We partly purchase cocoa from over 6000 farmers who belong to farmer programmes, partly certified cocoa through carefully selected and audited suppliers.
The cocoa is purchased from suppliers in processed form, such as cocoa mass, cocoa powder and cocoa butter, from which we manufacture chocolate.
A quarter of the cocoa we buy comes from Ecuador, while the other three quarters come from West Africa. Given that Ecuadorian cocoa mass is the most important factor contributing to the taste of our biggest chocolate product, Karl Fazer Milk Chocolate, sourcing high-quality cocoa is vital for the production of our beloved chocolate.
1. The origin of cocoa matters
Together with all of the operators in our industry, we are working to make our value chain increasingly responsible and transparent. The tools we employ are farmer programmes in Nigeria and Ivory Coast as well as certification systems. The certification systems we currently use are UTZ, the Rainforest Alliance and the Fairtrade Cocoa Program.
Since 2017 all our cocoa has met the criteria for responsible production.
Since 2017 all our cocoa has met the criteria for responsible production. This means that all of the cocoa we purchase is certified or comes from farmers who belong to our farmer programmes.
2. The principles of responsible cocoa
The starting points for Fazer's responsible cocoa sourcing are the development of traceability and the three principles: People, Profit and the Planet.
- The criteria for the well-being of people include honouring the International Labour Standards.
- Profit means, among other things, improving the farmers' incomes and developing the quality and yield of the cocoa crops.
- Taking care of the planet refers, among other things, to educating farmers on the use of fertilizers and on the environmental impact of farming.
Through the direct programmes, we can trace the cocoa we use at Fazer's chocolate factory in Vantaa all the way down to individual farms and farmers. This allows to know where the cocoa beans used in the cocoa products we purchase come from, and and provides us with a chance to support precisely those farmers from whom our cocoa comes.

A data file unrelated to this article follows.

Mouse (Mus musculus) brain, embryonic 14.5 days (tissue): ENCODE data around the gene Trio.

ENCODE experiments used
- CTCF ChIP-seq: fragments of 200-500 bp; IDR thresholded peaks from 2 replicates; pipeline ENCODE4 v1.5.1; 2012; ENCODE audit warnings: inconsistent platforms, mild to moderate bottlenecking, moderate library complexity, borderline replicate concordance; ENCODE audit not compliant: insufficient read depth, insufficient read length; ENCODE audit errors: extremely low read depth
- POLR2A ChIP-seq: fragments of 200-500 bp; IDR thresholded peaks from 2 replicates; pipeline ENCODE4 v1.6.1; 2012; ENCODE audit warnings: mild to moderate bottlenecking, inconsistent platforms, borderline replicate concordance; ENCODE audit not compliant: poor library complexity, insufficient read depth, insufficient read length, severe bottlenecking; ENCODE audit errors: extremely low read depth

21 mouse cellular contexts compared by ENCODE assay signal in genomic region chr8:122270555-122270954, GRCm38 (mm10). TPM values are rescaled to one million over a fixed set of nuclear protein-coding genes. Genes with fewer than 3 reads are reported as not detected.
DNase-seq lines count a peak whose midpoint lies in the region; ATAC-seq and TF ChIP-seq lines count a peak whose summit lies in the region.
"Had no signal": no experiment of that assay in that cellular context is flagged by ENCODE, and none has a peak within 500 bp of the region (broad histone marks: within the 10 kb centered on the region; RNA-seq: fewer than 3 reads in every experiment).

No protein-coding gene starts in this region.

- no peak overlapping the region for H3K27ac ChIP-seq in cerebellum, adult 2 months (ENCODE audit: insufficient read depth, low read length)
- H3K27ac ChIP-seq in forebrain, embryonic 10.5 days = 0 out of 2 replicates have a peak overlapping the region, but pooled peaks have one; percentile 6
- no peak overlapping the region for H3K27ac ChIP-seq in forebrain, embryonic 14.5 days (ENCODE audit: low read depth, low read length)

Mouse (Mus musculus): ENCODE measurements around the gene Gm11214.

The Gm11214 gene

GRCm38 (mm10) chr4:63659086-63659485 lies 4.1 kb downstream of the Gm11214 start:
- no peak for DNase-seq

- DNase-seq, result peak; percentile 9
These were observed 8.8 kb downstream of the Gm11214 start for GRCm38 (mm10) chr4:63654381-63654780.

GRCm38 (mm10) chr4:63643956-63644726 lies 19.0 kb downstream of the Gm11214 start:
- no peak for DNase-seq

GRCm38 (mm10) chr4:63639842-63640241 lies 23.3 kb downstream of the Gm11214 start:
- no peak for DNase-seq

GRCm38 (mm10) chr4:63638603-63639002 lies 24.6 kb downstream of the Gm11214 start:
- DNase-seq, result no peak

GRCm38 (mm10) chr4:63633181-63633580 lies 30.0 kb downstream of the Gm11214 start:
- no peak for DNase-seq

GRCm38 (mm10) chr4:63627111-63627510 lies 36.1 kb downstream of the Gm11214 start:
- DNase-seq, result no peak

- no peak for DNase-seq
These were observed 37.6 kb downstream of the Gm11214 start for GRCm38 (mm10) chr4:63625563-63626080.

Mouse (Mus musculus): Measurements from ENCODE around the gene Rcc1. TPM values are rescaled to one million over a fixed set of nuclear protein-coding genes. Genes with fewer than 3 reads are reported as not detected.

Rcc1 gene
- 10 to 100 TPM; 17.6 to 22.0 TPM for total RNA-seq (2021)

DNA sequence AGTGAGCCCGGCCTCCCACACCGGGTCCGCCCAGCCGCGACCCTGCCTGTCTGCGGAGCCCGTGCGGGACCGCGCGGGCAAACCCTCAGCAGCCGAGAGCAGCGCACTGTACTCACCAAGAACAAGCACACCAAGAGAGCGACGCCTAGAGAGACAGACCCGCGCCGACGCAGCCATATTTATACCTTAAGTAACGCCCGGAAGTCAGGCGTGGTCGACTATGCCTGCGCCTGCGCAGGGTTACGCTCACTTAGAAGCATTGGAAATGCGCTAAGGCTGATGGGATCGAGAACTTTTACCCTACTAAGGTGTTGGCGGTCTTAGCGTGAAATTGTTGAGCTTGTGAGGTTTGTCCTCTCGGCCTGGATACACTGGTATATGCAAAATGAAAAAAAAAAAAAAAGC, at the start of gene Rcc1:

3. Real impact on farming communities through farmer programmes
There are approximately five million cocoa farms in the world. Cocoa farms are usually family farms a few hectares in size and are farmed by the same family from one generation to the next. Up to 70 per cent of these farms are located in West Africa, where cocoa farmers face a myriad of challenges. Only one fifth of all cocoa farmers are currently certified farmers. Up to four-fifths of farmers do not belong to any certification systems, and it can be exactly these farmers who need support to advance responsible cocoa growing. Through farmer programmes, we want to support precisely those farmers who need help the most.
Our cooperation with operators in the countries of origin and out support to farming communities through farmer programmes allow us to form a closer bond with the farmers and farming communities.
4. Training cocoa farmers plays a decisive role
The farmer programmes aim to make cocoa farming increasingly rewarding work that would offer the farmers and their families a path to better incomes. Because a better income is based on crops with a higher yield, the programmes focus on training and education.
When farmers learn modern cultivation practices, they can improve the productivity of their cocoa farms. The farmers involved in the programmes are also offered an opportunity to get better cacao tree seedlings and fertilizers. This provides the farmers with a chance to develop their own businesses and, thereby, the level of their incomes.
In Nigeria, the farming communities that participate in the programmes also have people who are responsible for and trained to prevent child labour. It is important to ensure that the children of farming families go to school.
As part of the programmes, the farming communities also engage in projects to develop their infrastructure, aiming to generate effects that benefit the entire farming community. The targets (such as digging wells or expanding schools) are selected in cooperation with the community in question. The farming communities are also supported by providing them with useful materials and equipment related to farming and good practices, such as protective equipment and fertilizers.
5. Towards more responsible cocoa production with international cooperation
No government, company or organisation can solve the challenges, for example, in the cocoa farms of West Africa by themselves. What is needed instead is broad-based international cooperation.
Fazer is currently cooperating with various suppliers to improve the traceability of cocoa, particularly in West Africa. We were also actively involved in cooperation that created a common European standard for traceability and sustainability (CEN).
Fazer has also been a member of the World Cocoa Foundation (WFC) – founded in 2000 and aiming to sustainable cocoa production – since 2005. Through the WCF, Fazer started its co-operation and support to Biéby in Côte d’Ivoire.